Is it time to just walk away from 10,000 steps to health?

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Walking 10,000 steps a day is just not good enough – we also need to do things which make us stronger, health officials in the UK are claiming.

We are all now being told to take up strength and balance exercises particularly if we  are heading for the menopause or retirement.

Or if we are pregnant.

New Government guidelines say that men and women should do 150 minutes of  activity exercise a week and at least two sessions of strength training.

But not many of us actually achieve this amount of activity in reality.

The advice has been issued by Public Health England and they suggest exotic exercises such as Nordic walking with poles, tai chi, tennis, cricket or more common ones like weight training or even or ballroom dancing.

Carrying heavy shopping bags is good for you too.

Well, 10,000 steps is the perceived wisdom at the moment … and some even say  walking to this  number means you can eat and drink what you want  – and to hell with any other fitness regime!

But does it work?

First, it isn’t actually a new mantra, it was first vaunted as the best thing since sliced  bread by the Japanese way back in the heady 1960s.

They started selling pedometers and called them manpo-kei which literally translates as a ‘10,000-step meter’. Studies, they said, confirmed that people who took steps to improve their lives had lower blood pressure, more stable glucose levels and were always in better moods.

This magic number quickly caught on.

So, should you strive for 10,000 daily steps?

Katy Bowman, a scientist and author of the book: Move Your DNA: Restore Your Health Through Natural Movement, said:“Walking is the defining movement of a human.”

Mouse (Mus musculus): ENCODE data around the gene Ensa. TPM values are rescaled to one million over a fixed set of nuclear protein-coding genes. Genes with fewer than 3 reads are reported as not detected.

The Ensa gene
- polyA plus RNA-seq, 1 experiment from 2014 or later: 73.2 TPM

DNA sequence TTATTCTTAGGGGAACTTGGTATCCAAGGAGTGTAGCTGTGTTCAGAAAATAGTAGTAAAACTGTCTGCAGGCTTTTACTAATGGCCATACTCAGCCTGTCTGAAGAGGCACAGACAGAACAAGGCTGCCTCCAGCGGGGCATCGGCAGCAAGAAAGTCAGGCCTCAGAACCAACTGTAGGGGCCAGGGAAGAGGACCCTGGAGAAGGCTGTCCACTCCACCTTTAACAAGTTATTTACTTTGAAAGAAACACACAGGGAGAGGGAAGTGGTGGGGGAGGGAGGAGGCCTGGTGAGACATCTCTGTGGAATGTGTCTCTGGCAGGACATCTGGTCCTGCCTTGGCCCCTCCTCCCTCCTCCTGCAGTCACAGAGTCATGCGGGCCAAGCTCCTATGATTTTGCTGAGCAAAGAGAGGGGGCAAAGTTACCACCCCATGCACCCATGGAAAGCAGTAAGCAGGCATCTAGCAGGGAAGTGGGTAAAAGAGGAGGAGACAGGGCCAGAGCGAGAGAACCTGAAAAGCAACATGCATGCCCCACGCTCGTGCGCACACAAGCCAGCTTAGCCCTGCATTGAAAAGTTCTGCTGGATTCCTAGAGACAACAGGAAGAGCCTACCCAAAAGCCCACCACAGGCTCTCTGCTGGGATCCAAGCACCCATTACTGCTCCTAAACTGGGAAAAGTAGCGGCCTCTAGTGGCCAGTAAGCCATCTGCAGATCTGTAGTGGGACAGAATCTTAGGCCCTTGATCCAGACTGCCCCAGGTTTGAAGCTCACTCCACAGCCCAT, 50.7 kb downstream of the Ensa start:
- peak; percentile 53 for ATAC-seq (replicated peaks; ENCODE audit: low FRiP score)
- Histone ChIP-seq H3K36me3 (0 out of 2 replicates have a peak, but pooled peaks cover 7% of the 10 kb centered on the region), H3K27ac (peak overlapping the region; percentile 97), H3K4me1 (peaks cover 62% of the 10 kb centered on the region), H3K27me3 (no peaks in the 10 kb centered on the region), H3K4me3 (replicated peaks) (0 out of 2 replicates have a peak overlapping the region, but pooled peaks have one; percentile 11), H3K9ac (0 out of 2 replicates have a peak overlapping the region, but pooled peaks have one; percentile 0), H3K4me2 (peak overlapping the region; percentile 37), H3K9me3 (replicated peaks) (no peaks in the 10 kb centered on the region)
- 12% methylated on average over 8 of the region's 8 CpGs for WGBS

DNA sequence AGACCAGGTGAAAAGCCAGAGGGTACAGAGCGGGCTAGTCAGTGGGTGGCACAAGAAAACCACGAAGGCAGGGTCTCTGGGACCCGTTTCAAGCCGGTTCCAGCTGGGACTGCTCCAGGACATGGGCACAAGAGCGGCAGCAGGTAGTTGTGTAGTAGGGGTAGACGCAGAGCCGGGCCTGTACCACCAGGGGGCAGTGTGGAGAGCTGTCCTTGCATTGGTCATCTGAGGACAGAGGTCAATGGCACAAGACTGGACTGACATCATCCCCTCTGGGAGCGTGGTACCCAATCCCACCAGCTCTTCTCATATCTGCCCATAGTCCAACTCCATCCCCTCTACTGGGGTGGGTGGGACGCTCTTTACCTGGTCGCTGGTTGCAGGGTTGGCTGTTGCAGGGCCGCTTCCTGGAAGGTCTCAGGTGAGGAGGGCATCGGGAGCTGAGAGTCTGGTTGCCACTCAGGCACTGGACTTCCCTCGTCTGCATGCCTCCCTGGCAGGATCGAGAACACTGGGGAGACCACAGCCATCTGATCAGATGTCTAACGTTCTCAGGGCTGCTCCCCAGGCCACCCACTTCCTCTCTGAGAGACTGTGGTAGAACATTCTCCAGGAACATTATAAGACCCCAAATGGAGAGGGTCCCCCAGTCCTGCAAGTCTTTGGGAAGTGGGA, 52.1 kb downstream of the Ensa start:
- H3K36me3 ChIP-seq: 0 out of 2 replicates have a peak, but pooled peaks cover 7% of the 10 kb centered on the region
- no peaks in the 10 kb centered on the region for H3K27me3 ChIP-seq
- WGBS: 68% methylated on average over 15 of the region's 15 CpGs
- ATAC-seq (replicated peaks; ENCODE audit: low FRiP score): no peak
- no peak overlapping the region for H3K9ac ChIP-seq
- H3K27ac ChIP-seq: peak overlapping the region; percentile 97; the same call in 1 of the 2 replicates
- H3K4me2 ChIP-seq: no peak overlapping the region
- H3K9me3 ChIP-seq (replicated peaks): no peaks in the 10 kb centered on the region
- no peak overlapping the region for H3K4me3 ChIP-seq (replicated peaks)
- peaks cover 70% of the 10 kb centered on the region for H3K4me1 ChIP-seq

And there is no doubt it can cut your chances of suffering heart problems, strokes and the elderly are often advised by doctors to take a good stroll every day. And the older you get the more important it becomes – no good sitting around watching mind-numbing telly all day. No, go for a walk, It’ll do you good!

And remember that as walking isn’t actually exercise but exactly what our bodies are designed to do, you can do it every day without needing any recovery days.

Taking 10,000 steps a day means you’ve walked about five miles (or nine kilometres). Sadly, many people don’t even get close to reaching the goal though. According to the NHS, the average person only walks between 3,000 and 4,000 steps a day.

So, if you get a modern-day equivalent to the Japanese manpo-kei you may be surprised just how little you do actually walk each day.

It is worth knowing that if you find 10,000 steps a bit daunting  you can break it up in to walk-size segments – 3,000 in the morning, similar in the afternoon and the rest in the evening.

Research even shows getting up and walking around for two minutes out of every hour can increase your lifespan by 33 percent. And the recommendation is that you get up and take a ten minute walk every hour.

And did you know there is a regime known as Chronic Sitting and that it is almost as deadly as smoking? The rule of thumb is don’t sit around for more than three hours a day! That one does appear a bit more difficult as there are plenty of legitimate – and natural – reasons for parking your posterior, apart from watching the soaps on telly.

Finally, the good news is that come what may, if you manage your 10,000 steps a day and do them at a relatively good pace all research agrees that you will burn off between 400 and 500 calories a day.

That can only be a good thing!


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